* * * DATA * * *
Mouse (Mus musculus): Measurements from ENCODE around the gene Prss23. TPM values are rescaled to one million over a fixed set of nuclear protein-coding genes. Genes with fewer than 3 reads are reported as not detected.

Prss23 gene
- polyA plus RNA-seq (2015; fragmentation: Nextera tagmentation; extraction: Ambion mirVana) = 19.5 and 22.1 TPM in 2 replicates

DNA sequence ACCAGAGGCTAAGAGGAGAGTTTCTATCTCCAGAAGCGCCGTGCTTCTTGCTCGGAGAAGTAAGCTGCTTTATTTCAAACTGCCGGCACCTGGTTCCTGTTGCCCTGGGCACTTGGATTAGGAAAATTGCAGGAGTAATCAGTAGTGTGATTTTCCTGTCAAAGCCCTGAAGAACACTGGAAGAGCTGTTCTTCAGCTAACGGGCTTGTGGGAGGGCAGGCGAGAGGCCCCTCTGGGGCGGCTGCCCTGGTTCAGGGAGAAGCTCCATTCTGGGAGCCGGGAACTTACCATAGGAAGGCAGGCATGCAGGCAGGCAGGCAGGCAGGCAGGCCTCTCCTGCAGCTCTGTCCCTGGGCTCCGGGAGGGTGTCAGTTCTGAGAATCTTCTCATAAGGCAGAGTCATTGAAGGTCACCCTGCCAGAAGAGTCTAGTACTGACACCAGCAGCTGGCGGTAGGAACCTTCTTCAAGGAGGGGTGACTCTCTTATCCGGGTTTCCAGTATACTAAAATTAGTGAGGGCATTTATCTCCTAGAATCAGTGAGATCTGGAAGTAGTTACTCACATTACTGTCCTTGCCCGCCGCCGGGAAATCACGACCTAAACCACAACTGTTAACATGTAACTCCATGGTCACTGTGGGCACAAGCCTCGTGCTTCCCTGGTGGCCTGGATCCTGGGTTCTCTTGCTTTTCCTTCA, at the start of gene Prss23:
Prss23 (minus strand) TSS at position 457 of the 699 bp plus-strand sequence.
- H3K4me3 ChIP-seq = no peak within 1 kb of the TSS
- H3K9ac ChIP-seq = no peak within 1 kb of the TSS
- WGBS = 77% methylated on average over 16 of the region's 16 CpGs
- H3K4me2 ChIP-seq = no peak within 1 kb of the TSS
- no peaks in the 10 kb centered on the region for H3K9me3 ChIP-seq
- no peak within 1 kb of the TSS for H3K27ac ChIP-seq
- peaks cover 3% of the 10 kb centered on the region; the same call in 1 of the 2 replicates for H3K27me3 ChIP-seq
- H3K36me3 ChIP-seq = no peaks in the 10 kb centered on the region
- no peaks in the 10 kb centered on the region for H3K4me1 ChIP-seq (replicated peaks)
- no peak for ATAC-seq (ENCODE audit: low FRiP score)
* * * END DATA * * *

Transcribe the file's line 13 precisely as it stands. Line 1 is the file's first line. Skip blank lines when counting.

- H3K36me3 ChIP-seq = no peaks in the 10 kb centered on the region